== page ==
Airnautic Viking, Derby AW DC-3, Transair DC-3, and Air Ferry DC-4 were all to suffer major serious accidents here, or nearby.
In 1970 Dan Air was to lose a Comet 4 in mountains not that far away on a Clarksons Holidays MAN-BCN flight.
In June 1967 a BMA Argonaut crashed at Stockport on a flight from Palma on the following morning after the Air Ferry DC-4 had crashed on Mt. Canigou.

In 1959 an Austria Flugdienst DC-3 crashed in Mallorca on a flight to Vienna. After take off from Son Bonet Airport at Palma, the crew reported their altitude at 3,000 feet and obtained clearance to continue to 9,000 feet. About two minutes later, the airplane struck the slope of Alfabia Peak located 20 km north of the airfield. The aircraft was destroyed and all occupants were killed.
In 1960 an Air Safaris Viking flying from LGW approached Tarbes in poor visibility. At decision altitude the runway was not visible, so a go around was initiated. Immediately thereafter the runway became visible and the approach was continued. The Viking landed gear up and came to rest after 330yds. All 30 on board were uninjured.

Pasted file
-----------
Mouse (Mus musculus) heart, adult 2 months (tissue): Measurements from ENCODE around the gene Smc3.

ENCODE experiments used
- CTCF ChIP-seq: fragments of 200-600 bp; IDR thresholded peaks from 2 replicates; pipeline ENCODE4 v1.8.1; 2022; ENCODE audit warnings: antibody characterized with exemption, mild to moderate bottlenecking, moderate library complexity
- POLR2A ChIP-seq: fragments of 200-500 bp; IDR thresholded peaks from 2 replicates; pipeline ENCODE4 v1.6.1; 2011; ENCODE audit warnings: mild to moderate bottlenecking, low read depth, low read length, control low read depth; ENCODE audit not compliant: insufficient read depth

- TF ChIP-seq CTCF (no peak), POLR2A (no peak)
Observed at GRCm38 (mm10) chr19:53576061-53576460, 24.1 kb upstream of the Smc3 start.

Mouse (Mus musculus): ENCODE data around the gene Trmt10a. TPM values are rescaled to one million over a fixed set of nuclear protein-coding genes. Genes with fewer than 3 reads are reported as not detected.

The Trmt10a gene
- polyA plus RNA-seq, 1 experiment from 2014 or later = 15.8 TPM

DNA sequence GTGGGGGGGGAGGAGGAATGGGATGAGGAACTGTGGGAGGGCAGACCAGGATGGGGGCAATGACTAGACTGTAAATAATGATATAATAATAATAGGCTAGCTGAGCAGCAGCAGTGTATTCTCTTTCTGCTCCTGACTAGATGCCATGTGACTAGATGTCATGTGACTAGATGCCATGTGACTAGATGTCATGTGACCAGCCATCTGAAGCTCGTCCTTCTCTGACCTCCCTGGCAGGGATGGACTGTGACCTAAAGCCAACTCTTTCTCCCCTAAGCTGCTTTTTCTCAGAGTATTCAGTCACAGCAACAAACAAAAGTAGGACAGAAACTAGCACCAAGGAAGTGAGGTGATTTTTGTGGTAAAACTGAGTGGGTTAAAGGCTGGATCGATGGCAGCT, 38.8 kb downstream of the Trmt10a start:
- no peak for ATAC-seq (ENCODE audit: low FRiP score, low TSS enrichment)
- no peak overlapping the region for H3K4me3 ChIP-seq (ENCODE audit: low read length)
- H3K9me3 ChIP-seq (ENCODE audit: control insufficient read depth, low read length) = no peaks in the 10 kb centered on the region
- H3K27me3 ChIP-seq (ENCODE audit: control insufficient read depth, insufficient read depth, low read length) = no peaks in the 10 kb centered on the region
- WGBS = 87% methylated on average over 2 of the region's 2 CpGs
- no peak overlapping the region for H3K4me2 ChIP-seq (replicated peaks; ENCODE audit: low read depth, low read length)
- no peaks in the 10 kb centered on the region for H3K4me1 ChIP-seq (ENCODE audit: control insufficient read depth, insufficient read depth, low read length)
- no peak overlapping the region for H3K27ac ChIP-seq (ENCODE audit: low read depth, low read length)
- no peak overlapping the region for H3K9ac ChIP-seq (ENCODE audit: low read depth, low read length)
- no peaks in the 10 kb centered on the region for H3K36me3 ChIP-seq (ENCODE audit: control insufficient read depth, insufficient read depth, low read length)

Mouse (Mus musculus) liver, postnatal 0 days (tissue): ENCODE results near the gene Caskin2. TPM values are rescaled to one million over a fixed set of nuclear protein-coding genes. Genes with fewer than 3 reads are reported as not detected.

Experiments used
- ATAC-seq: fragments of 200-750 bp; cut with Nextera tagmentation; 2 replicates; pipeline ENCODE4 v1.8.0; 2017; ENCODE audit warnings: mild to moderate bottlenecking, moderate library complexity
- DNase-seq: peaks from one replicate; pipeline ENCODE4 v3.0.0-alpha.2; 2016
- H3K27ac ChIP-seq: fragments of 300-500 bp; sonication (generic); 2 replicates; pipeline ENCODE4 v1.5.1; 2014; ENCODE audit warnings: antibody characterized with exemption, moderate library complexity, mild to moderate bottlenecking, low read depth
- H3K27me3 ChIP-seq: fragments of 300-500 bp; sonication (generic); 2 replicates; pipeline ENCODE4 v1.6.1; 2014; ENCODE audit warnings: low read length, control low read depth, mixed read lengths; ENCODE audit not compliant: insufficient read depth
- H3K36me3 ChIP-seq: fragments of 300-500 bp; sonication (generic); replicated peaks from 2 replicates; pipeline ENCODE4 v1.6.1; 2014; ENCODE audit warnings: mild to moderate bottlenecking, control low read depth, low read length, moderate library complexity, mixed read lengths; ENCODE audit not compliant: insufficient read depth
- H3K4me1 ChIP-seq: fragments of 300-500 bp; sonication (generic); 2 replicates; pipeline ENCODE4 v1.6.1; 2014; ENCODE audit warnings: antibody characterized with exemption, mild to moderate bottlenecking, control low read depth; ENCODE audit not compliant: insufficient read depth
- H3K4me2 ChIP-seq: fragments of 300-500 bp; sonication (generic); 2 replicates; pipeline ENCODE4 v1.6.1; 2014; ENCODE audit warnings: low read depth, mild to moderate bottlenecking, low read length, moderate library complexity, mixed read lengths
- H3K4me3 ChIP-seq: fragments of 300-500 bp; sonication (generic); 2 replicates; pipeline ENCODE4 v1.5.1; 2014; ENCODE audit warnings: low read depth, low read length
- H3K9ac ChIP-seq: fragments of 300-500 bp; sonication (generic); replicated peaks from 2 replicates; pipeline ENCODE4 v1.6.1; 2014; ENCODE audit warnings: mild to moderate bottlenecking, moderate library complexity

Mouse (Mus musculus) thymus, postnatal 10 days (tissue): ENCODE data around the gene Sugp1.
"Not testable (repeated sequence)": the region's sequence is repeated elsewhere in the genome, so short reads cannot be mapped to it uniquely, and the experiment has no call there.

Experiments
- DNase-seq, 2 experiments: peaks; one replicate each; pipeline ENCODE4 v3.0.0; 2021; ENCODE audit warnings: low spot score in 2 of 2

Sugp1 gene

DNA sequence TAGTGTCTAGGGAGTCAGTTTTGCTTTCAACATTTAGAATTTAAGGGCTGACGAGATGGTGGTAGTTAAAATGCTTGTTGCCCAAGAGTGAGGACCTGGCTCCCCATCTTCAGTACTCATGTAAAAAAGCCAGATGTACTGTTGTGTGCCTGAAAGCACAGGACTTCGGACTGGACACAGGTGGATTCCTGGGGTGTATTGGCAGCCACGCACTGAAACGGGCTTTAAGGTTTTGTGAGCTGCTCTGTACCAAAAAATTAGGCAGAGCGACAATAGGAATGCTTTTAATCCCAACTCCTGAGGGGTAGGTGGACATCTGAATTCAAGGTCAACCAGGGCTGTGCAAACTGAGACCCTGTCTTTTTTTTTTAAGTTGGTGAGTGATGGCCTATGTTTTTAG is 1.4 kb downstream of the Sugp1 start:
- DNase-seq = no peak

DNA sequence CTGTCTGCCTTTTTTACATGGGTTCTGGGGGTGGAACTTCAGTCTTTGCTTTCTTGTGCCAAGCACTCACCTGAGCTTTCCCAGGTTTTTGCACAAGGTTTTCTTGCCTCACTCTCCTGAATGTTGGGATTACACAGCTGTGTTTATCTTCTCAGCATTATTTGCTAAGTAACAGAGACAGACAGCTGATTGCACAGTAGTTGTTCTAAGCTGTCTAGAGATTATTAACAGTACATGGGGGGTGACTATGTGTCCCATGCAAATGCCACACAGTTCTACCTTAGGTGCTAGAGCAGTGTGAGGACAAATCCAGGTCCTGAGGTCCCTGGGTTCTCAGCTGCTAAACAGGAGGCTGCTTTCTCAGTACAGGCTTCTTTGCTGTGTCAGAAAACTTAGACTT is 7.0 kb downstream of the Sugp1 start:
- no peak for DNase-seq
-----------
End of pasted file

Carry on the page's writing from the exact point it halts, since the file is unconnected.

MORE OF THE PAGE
In 1960 a Falcon Airways HP Hermes returned from a charter flight to Spain when it landed at Southend and overran the runway. The plane struck an earth bank adjacent to the airport boundary. The plane came to rest on an adjoining railway track. All 76 on board were unhurt.
In 1961 an Overseas Aviation Vickers Viking G-AJCE operated on a charter flight from Palma de Mallorca Airport to London-Gatwick Airport. An intermediate stop was planned at Lyon-Bron Airport. On take off from Lyon, the airplane suffered a simultaneous failure of both engines. Consequently the airplane crash-landed near the airport. All 40 on board were uninjured.

An Eagle Viking G-APHM crashed in 1961 on a school camping trip holiday charter near Stavanger, Norway. All 39 were killed.
The 36 passengers were a school class of boys aged 13 to 16 and two teachers from Lanfranc Secondary Modern School for Boys, Croydon, Surrey.